How to monitor air quality and breathe easier

Consumer Reports tests air purifiers

SAN ANTONIO – Smoky fires, Saharan dust, traffic exhaust and more can affect the air we breathe, so it can be helpful to monitor air quality.

“Microscopic particles in smoke are linked to asthma, coughing, difficulty breathing, even non-fatal heart attacks,” said Consumer Reports’ Kaveh Waddell.

People in the northeastern region of the U.S. are coping with the serious effects of the Canadian wildfires.

In San Antonio, we are seeing some slightly hazy skies caused by summertime Saharan dust. It can bring in pretty sunsets but also can be irritating to people with sensitive respiratory systems.

Air quality alerts

To stay on top of air quality, you can sign up for alerts from the Texas Commission on Environmental Quality here. Even easier, you can sign up for the KSAT Weather App.

You can also get current and forecasted air quality reports from the EPA’s AirNow website and app. The reading was moderate on Tuesday, indicating that sensitive people may want to limit outdoor activities.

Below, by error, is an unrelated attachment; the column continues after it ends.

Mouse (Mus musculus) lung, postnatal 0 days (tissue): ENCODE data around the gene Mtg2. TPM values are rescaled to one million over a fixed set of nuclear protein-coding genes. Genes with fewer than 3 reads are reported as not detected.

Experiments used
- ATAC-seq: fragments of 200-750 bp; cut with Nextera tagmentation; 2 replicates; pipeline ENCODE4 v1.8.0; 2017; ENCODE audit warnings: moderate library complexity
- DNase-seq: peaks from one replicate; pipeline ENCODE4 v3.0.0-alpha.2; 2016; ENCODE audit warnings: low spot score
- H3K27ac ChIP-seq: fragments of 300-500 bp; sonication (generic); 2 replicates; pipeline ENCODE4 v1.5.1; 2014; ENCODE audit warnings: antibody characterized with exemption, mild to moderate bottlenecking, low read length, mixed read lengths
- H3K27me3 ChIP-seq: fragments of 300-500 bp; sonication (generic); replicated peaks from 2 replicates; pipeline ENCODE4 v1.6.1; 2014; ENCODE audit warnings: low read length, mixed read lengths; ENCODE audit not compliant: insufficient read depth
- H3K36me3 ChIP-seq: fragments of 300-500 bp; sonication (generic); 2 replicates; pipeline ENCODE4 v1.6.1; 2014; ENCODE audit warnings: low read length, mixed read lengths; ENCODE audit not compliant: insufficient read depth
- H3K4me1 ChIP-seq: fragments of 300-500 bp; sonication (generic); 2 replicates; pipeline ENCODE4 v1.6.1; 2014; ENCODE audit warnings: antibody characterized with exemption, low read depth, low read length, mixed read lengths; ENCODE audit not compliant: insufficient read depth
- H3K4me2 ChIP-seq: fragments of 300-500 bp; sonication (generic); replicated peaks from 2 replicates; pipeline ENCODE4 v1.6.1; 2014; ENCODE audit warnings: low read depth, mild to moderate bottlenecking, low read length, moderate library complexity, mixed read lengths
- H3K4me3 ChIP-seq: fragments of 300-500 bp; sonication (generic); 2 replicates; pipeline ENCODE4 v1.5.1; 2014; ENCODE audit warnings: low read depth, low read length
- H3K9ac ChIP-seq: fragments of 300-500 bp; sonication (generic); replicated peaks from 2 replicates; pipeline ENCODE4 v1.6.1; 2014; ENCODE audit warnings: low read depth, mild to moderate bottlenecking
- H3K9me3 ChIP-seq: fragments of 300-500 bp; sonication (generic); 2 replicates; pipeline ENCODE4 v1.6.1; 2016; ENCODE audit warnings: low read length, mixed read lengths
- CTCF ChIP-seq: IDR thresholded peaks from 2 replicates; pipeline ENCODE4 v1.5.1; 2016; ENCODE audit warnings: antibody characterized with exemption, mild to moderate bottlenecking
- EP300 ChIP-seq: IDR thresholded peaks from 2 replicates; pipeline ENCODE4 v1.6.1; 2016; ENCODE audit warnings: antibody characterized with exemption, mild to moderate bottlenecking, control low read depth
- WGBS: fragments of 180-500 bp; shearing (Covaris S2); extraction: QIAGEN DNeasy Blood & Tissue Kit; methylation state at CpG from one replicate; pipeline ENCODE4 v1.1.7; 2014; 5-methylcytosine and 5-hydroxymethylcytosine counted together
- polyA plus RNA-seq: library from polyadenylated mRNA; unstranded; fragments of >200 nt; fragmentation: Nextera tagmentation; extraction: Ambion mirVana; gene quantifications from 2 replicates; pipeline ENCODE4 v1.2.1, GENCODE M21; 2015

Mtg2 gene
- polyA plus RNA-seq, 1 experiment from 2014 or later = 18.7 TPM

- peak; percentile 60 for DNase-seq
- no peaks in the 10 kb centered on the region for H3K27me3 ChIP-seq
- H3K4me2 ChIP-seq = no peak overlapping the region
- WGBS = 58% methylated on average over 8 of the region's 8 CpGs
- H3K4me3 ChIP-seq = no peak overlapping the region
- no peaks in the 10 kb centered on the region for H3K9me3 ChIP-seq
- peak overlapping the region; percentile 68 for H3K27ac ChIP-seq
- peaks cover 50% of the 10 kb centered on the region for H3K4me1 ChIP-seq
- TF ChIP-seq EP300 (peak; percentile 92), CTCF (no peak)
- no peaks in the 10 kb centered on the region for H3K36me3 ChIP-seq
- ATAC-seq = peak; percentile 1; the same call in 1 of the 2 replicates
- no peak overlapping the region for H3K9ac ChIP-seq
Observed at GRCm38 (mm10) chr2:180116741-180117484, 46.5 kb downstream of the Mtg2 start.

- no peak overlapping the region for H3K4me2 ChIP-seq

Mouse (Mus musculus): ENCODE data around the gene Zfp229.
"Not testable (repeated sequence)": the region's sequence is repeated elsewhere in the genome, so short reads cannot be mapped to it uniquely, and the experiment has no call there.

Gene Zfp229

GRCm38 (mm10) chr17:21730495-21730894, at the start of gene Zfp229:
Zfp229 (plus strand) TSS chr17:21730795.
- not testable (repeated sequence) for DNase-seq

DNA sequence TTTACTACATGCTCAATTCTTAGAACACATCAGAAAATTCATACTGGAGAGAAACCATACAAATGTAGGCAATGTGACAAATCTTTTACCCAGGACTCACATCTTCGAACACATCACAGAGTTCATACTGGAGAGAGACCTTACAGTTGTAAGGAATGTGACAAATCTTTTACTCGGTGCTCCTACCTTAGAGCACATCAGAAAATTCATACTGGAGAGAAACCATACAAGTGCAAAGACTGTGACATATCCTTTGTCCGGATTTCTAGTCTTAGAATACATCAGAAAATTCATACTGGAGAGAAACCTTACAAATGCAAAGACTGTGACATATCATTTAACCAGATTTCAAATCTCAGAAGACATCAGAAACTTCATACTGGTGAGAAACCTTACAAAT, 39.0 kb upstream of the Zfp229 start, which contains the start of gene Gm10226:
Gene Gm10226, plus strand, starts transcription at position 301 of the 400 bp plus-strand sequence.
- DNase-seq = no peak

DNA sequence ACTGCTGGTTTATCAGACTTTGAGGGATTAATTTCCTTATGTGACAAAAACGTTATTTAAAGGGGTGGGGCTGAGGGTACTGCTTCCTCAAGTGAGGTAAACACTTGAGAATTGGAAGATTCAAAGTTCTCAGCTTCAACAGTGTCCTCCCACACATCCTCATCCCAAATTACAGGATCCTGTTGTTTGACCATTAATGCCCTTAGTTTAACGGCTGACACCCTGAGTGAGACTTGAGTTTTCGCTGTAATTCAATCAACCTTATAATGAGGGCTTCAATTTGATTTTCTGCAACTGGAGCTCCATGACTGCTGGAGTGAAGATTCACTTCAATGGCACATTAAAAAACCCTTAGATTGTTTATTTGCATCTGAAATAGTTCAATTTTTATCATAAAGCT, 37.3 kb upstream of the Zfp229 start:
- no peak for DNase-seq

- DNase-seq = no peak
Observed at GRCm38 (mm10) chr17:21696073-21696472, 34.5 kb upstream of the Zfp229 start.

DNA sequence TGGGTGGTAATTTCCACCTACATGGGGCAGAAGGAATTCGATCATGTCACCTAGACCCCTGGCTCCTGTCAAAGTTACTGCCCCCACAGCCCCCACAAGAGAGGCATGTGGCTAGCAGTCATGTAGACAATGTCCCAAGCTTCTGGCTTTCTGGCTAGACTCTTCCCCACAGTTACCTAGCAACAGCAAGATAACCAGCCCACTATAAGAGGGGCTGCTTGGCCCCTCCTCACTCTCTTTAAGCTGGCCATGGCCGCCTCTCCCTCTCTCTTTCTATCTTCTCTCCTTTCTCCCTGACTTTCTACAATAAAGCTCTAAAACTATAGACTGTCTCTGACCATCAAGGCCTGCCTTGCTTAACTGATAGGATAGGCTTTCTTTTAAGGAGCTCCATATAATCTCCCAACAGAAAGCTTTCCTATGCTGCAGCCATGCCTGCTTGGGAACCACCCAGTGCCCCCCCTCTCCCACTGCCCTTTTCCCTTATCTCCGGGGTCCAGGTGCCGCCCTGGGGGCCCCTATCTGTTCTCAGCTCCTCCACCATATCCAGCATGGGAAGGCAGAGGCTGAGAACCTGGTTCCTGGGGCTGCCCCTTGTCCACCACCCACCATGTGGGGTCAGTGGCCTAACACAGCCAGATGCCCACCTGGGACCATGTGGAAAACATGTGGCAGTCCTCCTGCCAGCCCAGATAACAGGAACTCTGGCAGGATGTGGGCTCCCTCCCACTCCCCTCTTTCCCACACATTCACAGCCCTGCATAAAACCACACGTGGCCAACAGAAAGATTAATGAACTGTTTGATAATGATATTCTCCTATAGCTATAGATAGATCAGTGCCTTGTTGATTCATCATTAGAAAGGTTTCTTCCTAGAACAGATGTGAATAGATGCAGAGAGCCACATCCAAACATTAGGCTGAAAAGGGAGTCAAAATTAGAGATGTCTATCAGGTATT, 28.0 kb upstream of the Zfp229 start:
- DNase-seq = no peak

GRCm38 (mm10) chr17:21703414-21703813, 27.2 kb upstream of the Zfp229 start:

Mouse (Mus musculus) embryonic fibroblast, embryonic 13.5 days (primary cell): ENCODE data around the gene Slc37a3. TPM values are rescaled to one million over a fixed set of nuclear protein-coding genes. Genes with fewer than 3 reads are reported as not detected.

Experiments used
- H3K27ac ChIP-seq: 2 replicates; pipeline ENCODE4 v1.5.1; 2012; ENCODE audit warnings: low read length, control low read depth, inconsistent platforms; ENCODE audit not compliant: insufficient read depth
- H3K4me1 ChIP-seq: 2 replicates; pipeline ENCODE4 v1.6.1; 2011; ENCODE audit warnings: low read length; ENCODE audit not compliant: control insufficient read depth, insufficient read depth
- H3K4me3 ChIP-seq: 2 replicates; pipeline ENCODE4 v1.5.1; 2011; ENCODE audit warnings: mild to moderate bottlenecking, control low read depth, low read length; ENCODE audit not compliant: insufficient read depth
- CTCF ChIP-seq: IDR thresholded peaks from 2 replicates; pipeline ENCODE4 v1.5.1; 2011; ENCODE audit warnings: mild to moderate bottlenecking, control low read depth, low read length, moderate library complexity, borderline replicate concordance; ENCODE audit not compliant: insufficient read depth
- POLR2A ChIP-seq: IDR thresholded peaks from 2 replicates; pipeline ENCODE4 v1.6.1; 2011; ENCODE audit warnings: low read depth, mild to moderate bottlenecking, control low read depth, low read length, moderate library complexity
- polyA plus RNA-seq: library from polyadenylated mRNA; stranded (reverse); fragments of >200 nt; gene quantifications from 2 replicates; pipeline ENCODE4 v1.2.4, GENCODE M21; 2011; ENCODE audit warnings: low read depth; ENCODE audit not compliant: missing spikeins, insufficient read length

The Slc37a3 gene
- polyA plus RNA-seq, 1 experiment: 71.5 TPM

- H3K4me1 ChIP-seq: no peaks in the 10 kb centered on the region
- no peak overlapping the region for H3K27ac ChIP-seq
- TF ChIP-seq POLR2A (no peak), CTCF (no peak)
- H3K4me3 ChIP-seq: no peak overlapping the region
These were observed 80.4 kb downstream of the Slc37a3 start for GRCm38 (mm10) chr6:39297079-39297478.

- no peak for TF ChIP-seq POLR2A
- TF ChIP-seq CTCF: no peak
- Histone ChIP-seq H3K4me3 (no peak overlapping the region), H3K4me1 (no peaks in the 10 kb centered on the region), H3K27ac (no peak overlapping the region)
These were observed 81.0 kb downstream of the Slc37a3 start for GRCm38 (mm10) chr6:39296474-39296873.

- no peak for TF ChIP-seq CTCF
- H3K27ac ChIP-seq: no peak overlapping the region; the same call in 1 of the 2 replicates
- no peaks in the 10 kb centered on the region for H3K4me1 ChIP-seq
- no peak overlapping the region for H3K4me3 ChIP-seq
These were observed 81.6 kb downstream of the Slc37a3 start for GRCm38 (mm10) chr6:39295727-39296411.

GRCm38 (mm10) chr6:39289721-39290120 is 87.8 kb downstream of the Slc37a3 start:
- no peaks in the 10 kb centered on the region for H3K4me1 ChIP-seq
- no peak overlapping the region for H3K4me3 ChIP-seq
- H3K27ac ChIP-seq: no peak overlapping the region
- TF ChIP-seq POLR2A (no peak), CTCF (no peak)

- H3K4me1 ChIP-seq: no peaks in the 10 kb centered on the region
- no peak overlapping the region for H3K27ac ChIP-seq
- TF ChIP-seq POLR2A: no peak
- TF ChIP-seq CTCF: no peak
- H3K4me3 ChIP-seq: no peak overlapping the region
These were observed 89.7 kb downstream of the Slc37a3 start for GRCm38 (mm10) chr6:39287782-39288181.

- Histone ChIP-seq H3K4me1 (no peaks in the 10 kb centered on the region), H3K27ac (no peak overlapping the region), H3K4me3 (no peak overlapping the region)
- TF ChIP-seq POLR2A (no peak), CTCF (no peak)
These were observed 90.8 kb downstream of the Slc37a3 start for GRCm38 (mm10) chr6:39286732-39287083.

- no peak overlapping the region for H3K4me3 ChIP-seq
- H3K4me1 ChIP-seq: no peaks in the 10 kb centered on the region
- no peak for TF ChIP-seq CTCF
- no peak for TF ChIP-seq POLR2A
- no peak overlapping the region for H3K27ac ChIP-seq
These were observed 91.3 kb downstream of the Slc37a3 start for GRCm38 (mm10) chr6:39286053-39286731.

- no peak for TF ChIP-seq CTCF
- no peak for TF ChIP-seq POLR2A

Other apps — including IQAir, PlumeLabs and PurpleAir — monitor air quality, too.

Ways to help your breathing

When pollution levels are high, experts say it’s best to stay inside and keep outdoor air out of the home. Weatherstripping around doors and windows can help.

An air purifier can also improve the quality of the air.

“Look for an air purifier with a HEPA filter to get smoke out of your home. A carbon filter will help to get the smell of smoke out, too,” Waddell said.

Consumer Reports tested air purifiers by injecting smoke particles into a sealed room.

Top performers in those smoke tests were the Alen Breathesmart 75i Pure for about $750 and the BlueAir Blue Pure 211 + Max for about $350.

On a bothersome day, you can also reach for an N95 facemask, the same kind used during the COVID-19 pandemic.

Find more Consumer Reports stories on here

About the Author

Marilyn Moritz is an award-winning journalist dedicated to digging up information that can make people’s lives a little bit better. As KSAT’S 12 On Your Side Consumer reporter, she focuses on exposing scams and dangerous products and helping people save money.

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